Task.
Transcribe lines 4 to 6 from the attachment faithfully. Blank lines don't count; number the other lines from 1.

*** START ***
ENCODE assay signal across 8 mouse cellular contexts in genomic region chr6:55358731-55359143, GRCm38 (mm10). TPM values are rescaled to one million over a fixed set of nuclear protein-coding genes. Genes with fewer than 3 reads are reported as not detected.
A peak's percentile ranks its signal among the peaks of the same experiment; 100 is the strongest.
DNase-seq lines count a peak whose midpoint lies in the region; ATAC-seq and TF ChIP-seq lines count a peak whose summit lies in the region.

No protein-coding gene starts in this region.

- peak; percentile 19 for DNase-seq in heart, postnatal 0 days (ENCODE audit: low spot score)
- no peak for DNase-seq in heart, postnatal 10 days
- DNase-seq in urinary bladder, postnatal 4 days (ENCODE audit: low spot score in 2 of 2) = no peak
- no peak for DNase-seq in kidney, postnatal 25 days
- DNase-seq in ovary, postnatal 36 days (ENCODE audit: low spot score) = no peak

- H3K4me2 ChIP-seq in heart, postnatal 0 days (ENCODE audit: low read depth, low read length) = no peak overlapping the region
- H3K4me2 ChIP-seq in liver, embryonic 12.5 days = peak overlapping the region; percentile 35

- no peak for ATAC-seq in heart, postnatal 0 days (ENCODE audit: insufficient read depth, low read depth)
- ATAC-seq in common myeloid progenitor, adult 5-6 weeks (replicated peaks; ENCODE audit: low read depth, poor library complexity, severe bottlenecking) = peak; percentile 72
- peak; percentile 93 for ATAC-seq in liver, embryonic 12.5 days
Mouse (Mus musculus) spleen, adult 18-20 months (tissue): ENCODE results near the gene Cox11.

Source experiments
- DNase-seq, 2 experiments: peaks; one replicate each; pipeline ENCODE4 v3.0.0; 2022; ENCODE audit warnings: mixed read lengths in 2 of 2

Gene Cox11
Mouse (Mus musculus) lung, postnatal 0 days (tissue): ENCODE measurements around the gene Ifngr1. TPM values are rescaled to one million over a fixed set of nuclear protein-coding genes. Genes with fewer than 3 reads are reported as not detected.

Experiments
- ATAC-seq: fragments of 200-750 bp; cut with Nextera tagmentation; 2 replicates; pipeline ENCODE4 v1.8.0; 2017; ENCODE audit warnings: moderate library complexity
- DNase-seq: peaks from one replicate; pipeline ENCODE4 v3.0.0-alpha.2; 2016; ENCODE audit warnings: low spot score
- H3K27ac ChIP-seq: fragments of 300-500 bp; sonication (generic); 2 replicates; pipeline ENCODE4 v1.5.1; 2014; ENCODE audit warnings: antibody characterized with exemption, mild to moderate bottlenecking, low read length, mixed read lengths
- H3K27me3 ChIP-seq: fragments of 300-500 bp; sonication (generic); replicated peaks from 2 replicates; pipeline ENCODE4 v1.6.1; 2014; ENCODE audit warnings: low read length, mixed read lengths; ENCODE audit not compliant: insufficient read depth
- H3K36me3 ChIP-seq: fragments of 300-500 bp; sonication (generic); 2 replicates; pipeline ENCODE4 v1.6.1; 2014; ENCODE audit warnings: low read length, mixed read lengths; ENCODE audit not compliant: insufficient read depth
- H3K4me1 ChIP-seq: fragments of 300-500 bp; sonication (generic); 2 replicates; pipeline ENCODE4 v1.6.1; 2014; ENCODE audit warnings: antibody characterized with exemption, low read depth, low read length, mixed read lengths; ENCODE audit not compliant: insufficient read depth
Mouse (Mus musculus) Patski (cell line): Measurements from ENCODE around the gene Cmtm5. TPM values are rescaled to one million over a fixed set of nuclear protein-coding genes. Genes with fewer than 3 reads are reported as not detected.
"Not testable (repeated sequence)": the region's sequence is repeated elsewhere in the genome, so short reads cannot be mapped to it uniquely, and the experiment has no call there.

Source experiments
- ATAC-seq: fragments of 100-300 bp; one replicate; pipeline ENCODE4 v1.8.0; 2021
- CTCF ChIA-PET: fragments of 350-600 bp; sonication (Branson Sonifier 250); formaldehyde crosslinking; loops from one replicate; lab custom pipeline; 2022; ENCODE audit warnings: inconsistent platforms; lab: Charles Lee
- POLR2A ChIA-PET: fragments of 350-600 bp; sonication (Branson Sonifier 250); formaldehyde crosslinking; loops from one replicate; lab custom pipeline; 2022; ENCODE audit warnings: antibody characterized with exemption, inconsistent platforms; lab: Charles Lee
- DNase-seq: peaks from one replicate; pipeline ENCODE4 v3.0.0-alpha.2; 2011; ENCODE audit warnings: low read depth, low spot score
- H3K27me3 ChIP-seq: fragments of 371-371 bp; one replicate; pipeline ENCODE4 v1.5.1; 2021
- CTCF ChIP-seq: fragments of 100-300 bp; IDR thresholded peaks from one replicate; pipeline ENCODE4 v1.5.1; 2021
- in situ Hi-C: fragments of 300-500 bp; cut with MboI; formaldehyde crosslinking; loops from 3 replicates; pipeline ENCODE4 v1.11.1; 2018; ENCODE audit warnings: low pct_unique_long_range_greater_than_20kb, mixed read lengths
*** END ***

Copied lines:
No protein-coding gene starts in this region.

- peak; percentile 19 for DNase-seq in heart, postnatal 0 days (ENCODE audit: low spot score)
- no peak for DNase-seq in heart, postnatal 10 days